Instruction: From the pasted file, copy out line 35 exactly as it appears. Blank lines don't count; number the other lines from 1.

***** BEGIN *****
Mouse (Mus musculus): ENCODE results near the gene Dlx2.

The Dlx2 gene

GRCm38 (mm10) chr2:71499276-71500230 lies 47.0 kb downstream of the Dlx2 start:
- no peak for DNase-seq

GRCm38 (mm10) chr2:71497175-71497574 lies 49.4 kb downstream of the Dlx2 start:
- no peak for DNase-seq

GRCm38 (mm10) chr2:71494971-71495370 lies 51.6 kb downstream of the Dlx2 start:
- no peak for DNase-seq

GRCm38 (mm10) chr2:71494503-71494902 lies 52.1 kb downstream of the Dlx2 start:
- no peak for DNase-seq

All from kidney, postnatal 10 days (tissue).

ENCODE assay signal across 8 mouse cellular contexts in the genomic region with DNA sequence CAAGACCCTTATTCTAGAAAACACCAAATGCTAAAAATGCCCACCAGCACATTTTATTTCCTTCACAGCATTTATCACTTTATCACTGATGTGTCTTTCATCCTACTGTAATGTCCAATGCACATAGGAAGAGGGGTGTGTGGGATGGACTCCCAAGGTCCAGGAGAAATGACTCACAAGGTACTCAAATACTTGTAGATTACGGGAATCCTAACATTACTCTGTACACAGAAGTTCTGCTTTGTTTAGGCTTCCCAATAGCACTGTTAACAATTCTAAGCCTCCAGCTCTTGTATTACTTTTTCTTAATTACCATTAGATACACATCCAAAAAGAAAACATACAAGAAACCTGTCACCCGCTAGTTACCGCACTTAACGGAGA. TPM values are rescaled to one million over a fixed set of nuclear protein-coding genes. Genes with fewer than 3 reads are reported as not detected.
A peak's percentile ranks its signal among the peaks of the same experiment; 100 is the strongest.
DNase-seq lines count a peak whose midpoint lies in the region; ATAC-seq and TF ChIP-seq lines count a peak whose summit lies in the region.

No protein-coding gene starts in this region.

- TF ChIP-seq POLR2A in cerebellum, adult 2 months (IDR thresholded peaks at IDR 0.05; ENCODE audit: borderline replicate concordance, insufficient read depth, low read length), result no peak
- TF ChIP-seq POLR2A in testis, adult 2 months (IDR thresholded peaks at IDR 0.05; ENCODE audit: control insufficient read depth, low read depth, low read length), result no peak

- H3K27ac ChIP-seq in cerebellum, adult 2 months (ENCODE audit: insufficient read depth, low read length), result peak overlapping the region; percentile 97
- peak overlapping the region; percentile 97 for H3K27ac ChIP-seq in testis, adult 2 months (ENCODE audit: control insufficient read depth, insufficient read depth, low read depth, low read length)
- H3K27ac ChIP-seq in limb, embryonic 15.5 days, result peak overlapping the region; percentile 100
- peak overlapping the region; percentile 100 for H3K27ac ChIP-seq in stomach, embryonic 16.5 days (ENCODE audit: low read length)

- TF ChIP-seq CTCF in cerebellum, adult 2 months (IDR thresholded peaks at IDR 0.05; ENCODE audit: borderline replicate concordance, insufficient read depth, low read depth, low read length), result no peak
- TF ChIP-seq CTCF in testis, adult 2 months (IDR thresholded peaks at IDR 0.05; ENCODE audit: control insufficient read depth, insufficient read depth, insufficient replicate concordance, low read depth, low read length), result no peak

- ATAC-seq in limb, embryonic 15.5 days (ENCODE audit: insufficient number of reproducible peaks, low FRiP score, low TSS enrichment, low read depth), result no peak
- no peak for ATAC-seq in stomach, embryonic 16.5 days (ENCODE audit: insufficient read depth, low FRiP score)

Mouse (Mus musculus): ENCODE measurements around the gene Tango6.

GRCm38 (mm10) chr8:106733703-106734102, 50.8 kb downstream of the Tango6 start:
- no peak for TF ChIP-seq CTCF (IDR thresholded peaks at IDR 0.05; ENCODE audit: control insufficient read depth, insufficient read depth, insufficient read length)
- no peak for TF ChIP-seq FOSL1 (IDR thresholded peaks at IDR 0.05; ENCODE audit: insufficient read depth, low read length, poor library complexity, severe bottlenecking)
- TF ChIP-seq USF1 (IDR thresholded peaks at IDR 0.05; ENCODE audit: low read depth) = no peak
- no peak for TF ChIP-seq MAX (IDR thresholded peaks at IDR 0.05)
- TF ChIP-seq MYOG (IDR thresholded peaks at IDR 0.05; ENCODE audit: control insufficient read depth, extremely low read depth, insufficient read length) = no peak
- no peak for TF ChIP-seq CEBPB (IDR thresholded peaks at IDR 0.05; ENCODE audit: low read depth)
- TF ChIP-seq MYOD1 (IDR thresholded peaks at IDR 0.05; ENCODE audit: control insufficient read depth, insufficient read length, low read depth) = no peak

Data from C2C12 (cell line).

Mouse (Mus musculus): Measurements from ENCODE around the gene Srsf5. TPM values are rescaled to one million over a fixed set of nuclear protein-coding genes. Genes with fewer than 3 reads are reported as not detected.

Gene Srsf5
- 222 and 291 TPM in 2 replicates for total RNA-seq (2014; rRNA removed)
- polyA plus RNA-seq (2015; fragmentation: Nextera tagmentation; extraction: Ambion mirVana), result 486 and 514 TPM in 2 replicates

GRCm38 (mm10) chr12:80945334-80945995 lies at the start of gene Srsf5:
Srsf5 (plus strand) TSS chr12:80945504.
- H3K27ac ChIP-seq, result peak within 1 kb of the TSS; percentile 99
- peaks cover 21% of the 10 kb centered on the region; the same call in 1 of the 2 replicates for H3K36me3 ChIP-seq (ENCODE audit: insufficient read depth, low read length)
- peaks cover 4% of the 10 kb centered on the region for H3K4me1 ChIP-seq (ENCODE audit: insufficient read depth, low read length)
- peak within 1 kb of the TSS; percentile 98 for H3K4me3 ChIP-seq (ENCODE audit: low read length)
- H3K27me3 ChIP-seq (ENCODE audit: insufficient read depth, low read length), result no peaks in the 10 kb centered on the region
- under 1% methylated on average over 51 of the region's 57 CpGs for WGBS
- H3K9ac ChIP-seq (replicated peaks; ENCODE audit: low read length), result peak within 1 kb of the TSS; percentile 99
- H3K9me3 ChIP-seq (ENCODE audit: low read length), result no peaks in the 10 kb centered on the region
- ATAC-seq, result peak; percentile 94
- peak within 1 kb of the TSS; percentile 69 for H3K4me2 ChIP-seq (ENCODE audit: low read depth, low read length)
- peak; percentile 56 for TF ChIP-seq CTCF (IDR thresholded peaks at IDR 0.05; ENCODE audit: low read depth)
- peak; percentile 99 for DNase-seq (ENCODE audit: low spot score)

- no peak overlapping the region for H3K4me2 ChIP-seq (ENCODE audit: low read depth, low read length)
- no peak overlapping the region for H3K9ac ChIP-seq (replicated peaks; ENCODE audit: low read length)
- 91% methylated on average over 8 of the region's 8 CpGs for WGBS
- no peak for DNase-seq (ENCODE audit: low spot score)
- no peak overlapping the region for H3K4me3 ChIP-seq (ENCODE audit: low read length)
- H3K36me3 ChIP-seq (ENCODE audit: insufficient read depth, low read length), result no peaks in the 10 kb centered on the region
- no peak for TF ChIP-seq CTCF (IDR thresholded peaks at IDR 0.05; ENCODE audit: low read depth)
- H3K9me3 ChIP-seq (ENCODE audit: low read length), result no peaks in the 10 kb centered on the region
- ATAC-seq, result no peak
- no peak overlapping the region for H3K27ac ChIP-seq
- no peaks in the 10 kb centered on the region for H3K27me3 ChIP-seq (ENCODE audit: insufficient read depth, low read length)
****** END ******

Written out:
Data from C2C12 (cell line).